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Tag Archives: Creek Fishing

Early this summer we took a family trip to my parent’s cabin in North Georgia to escape all the COVID mess.  It’s easy to keep your distance from other people up that way.  We had a great time with my parents, getting the kids outside, hiking in the mountains, and just taking in a different environment than they are used to down here.  We are bonafide flatlanders.  I was also able to fish a bit on the creek at the cabin and even managed a trip to a blueline one day to fish with a couple of buddies from Alabama.

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We met up at the creek early in the morning, but not too early.  Sunrise had happened already so I was able to see the fog, on the drive, as it hung around, clinging to the sides of the mountains.

I met up with Mark and James, guys I have had the pleasure of fishing with in the past, though I don’t recall that we’ve ever hit a blueline in Georgia together.  We hit a favorite creek of mine which requires a short hike in and depending on the amount of time you want to spend on the trail you may even make it into brookie country.  I always approach it with the hope that I catch all three wild trout species in Georgia, but rarely does it happen.  Wild Georgia brown trout tend to be pretty elusive for me.

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It didn’t take long to catch fish, wild rainbows.  I had a sparkle trude pattern on that I could see well on the water and it proved effective all day.

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Lots of fish were caught between the three of us as we fished up the creek alternating shots at the best looking water.

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Eventually I lucked up a caught a brookie.  Lower in elevation than where I thought it would be, but I’m not complaining.  Love the natives.

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I caught a second brookie later, both were mixed in with the rainbows indicating to me that I was still below a barrier falls. They were pleasant surprises on the day.

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Something cool happened to us on the hike out.  We spooked a turkey hen that had three little chicks with it.  It was bedded down on the trail and I think both parties were equally shocked to be in such close contact with each other.  That hen moved up the hillside into the woods, leaving the chicks behind, and followed us as we hiked for what seemed like forever, making a racket the whole time.  All I could think was that she was trying to distract us and protect her babies, it was wild.

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It was a great day outside, catching wild trout on dries, can’t wait to do it again.

It’s been a while since I’ve got out and waded a local creek with the fly rod, so I did just that this past Saturday.  Ever the explorer, I hit a stretch of creek I’ve never fished.  In fact I’ve never really thought much about fishing this stretch until they recently opened a park along it.  I didn’t think it would be much different than other stretches of the creek I’ve fished or some of the creeks I’ve fished in the past but I was wrong.  This one was much tougher.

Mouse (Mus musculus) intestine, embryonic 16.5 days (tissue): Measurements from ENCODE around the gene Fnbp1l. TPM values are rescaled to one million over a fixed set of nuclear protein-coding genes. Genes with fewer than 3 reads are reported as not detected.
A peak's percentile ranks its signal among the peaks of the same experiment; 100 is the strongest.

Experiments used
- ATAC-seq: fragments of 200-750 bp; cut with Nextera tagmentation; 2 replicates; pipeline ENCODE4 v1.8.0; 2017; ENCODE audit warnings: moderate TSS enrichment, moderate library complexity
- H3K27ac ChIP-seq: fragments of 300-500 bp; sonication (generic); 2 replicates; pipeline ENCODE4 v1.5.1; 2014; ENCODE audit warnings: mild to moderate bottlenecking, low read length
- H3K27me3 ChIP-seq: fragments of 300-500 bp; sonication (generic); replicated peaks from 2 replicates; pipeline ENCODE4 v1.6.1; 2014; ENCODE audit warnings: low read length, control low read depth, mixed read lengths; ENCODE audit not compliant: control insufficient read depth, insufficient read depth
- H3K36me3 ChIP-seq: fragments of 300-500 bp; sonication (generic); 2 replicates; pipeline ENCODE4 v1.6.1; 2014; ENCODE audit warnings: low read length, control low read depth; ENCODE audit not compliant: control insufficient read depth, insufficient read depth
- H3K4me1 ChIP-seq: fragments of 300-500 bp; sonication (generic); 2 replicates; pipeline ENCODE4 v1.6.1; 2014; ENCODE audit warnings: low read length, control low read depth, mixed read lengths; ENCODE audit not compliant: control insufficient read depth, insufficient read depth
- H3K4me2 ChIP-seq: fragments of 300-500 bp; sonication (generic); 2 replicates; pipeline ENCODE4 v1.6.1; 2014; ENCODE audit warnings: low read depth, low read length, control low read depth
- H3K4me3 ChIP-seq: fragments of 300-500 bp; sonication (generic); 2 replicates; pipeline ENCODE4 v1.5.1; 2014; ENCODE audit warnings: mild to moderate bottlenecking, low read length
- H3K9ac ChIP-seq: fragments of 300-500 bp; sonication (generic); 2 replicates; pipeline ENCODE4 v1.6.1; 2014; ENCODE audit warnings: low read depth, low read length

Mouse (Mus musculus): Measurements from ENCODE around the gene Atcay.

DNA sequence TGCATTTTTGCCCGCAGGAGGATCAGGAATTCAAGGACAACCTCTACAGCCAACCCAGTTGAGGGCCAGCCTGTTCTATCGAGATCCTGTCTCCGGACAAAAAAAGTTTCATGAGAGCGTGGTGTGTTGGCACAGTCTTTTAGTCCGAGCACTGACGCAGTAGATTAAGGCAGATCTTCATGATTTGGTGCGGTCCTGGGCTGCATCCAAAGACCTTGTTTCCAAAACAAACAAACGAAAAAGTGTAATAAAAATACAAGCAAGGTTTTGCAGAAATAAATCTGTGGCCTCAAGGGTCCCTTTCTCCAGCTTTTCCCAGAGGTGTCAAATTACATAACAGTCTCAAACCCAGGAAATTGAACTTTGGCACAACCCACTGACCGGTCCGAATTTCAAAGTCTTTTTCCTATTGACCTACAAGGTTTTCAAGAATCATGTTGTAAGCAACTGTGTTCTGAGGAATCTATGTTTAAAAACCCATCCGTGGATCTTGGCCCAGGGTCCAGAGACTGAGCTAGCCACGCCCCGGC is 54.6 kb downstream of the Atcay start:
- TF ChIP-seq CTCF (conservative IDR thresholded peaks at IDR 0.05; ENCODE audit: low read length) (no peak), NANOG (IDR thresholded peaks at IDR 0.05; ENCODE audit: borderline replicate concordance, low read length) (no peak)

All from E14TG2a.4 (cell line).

Most of the creeks I wade around here have big sandy spoil banks and shallow riffles that connect them, making wading a breeze.  Quicksand is about the only thing that can slow you down.  In fact, unless you get hung up structure or a tree on the other side you rarely have to wade deeper than your knees.  This one wasn’t like that.

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The hike in was fairly muddy and full of these guys.  Most you could avoid, but some had their webs a bit too low for comfort, so careful tip-toeing was required to negotiate around them.  I know they’re harmless, but they’re still a big spider.

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Then I cut through the woods, navigated my way through briers and poison ivy (I made a poor decision that morning and chose shorts instead of pants), then amble down a 20-30 foot muddy bluff face just to access the water.

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I caught a fish and took a picture just in case it was the only one I caught on the day.  Usually the wading part is no big deal once I get to the water.  Not here though, the bottom wasn’t as hard as the others, the water clarity wasn’t as pretty as the others and it had spots that seemed deeper than the others and soon enough I stepped off a mud ledge into a hole up to my chest.  It’s been a while since I’ve done that, glad it was super hot out.

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The wading wouldn’t have been so bad if it wasn’t for the multiple downed trees that forced me to go up and down the bluffs just to get around them. Eventually though the wading got easier and of course the fishing picked up.

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Then it became a longear-fest.  If it wasn’t for the early bream and the world’s smallest bass that’s all I would have caught.  They were very aggressive, in full spawning regalia.

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I probably only covered 3/4 of a mile in five hours and didn’t catch anything bigger than my palm.  Scouting trips can be like that though, you really don’t know until you go.  Well now I know and I don’t think I’ll be going back.

Still beat sitting at home though.  Fishing trips always do.